Israel, the Palestinians, and an Invented People – Part 1

In a previous post, An Invented People: Israel or the Palestinians?, I discussed Newt Gingrich’s statement that the Palestinians are Arabs and that they are “an invented people.”

In that post I quoted two writers who claimed that there was no Palestinian Arab state prior to the 20th century.  I also quoted another writer who claimed that Israel was an invented state and that the “Palestinians predated the Israelites by thousands of years.”

In a comment left on my post, a reader asked me what was my position on this issue.  In that post I had avoided giving my view on this controversy, but I promised that I would do so at a later date.  Because of the holidays and because I was grading papers, I did not have an opportunity to write a post on this controversy.  Now  that the holidays are over, I have decided to explain where I stand on this issue.

Any person who desires to understand the Israeli/Palestinian situation must be acquainted with the history of the territory that has served as the land where the ancestors of the Jewish people lived.

From a geographic perspective, the name given to the area of the Jordan valley that was the home of biblical and modern Israel was Canaan.  In the Old Testament, Canaan was used as a geographical term to designate the land of the Canaanites.  The word “Canaan” also appears in the Old Testament as an ethnic appellation to designate the original inhabitants of the land.

According to the book of Genesis (Genesis 9:18; 10:15-18), Canaan was the son of Ham, one of the three sons of Noah, and the father of the Sidonians, the Hittites, the Jebusites, the Amorites, the Girgashites, the Hivites, the Arkites, the Sinites, the Arvadites, the Zemarites, and the Hamathites. These names appear in Exodus 3:17, Deuteronomy 7:1 and Joshua 3:10 to designate the nations that occupied the land prior to the arrival of the Hebrew people in the days of Joshua.  Thus, the Old Testament indicates that the Canaanites were composed of several nations.  The word “Canaanites” then, was used to designate all of the original inhabitants of the land that eventually became know as Israel.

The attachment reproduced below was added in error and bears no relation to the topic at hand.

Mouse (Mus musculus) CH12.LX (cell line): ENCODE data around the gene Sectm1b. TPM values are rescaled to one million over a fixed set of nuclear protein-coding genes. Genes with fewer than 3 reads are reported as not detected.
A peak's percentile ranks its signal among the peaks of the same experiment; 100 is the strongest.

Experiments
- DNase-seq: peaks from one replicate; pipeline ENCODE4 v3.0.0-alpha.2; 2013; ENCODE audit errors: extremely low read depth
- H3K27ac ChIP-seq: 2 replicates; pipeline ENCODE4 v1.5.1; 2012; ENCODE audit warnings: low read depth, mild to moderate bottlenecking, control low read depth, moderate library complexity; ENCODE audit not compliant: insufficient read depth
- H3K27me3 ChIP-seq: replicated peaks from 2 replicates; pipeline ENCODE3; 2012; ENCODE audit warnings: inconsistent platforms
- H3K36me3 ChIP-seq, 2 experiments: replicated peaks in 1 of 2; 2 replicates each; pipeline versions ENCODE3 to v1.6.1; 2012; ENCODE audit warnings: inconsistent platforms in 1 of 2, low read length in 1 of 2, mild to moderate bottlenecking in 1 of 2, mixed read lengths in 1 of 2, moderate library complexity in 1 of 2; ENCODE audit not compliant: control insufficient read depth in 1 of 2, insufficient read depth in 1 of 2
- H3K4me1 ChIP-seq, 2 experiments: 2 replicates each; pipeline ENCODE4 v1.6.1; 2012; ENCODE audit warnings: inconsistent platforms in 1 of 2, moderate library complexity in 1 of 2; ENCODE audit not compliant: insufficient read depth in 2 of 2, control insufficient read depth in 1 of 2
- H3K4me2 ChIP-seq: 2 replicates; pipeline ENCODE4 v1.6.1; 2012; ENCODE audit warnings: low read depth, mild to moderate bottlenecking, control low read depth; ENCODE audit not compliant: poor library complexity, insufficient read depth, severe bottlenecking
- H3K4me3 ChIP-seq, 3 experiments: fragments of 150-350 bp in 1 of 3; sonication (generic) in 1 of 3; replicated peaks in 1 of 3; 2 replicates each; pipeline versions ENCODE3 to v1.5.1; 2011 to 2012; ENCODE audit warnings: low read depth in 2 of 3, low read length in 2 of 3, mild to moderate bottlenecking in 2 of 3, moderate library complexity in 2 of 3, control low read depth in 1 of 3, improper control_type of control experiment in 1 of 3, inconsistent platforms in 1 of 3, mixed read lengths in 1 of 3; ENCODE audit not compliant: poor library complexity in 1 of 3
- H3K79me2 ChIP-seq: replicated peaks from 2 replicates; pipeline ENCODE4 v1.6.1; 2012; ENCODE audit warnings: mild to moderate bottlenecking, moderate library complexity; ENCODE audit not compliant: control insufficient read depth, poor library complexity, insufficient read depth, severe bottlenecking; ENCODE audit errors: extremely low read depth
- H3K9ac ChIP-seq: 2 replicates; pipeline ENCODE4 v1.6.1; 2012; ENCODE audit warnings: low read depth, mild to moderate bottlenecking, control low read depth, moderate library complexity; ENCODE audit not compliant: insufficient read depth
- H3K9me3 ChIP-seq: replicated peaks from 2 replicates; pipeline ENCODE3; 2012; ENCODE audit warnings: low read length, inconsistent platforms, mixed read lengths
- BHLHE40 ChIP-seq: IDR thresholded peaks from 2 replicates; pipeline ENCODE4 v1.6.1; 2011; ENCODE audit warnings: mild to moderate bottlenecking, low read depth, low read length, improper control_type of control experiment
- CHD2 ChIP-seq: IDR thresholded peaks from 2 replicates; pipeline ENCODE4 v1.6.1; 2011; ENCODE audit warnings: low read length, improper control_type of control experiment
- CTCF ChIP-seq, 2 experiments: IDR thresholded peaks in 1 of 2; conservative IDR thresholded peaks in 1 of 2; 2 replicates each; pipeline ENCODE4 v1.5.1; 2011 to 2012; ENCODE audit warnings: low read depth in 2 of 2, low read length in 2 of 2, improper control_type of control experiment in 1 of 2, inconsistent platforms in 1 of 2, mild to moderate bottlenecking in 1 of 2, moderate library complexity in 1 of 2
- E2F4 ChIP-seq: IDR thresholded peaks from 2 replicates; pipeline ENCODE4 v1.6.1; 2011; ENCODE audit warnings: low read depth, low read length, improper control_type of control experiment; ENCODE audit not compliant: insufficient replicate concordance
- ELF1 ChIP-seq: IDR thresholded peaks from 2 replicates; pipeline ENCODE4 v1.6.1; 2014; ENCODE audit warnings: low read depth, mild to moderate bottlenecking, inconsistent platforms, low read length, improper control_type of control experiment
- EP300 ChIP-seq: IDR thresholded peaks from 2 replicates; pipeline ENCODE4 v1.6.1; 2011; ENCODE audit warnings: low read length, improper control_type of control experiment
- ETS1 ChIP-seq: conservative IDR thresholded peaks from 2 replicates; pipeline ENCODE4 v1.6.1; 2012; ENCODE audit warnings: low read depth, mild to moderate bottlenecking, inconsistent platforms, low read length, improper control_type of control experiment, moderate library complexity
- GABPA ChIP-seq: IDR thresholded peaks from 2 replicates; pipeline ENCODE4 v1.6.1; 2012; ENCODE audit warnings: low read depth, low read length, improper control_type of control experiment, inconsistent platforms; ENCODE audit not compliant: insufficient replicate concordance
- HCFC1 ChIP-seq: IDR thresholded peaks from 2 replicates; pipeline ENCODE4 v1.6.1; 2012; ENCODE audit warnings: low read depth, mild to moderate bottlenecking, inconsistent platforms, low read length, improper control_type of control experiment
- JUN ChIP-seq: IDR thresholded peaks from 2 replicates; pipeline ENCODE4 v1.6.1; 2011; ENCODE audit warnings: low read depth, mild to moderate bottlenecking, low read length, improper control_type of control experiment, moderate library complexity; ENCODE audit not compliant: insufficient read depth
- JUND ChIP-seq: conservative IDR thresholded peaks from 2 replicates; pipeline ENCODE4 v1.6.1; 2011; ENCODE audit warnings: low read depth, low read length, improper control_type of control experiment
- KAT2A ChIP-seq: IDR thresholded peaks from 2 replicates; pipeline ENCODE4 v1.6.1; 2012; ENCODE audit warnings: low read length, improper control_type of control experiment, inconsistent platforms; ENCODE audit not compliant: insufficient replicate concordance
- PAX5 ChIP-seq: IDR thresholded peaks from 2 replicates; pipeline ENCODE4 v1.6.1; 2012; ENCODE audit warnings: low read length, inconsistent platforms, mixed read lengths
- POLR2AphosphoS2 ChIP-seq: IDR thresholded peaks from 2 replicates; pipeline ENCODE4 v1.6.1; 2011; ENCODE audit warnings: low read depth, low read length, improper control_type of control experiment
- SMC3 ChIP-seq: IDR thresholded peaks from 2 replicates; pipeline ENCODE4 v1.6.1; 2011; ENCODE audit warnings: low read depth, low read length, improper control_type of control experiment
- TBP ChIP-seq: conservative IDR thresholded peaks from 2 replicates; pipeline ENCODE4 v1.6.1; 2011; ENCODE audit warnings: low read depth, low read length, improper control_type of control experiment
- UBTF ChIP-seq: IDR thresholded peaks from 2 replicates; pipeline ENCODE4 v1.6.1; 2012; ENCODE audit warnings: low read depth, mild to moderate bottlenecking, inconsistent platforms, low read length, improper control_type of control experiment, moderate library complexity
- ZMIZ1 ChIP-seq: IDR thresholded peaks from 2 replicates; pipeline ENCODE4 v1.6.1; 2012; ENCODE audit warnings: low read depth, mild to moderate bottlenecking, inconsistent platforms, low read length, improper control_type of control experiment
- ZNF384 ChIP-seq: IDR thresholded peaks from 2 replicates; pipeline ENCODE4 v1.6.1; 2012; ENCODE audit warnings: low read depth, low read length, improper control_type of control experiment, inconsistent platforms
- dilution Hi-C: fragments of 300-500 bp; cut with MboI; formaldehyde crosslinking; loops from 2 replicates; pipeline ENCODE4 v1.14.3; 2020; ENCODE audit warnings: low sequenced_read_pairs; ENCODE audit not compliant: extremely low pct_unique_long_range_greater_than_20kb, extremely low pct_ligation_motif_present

The land where Israel lived was also known as Palestine.  The name Palestine derives from the name Philistines (Hebrew pelisthim).  The Philistines were one of the Peoples of the Sea, a group of people whose country of origin is still unknown.  The Philistines invaded Egypt in the eighth year of Ramses III, king of Egypt (ca. 1188 B.C.).

Although the Philistines were unsuccessful in their attempt to conquer Egypt, by common agreement with the Egyptians, the Philistines settled on the Mediterranean coast in the area called “the land of the Philistines” (Genesis 21: 32, 34; Exodus 13:17) or “Philistia” (Exodus 15:14).  The Philistine pentapolis (five cities) was along the southern coastal plain.  These five major centers of  Philistine culture were: Gaza, Ashkelon, Ashdod, Ekron, and Gath (Joshua 12:3).

The name Palestine was first applied to the land of Canaan by the Greek historian Herodotus.  By the time of Josephus, the Jewish historian, the use of the name Palestine to designate the land of Israel was already common.  It was the Roman emperor Hadrian who officially called the Roman province of Judea Provincia Palestina.  By the end of the 4th century A.D., Palestine had become the official designation for the land that once belonged to Israel.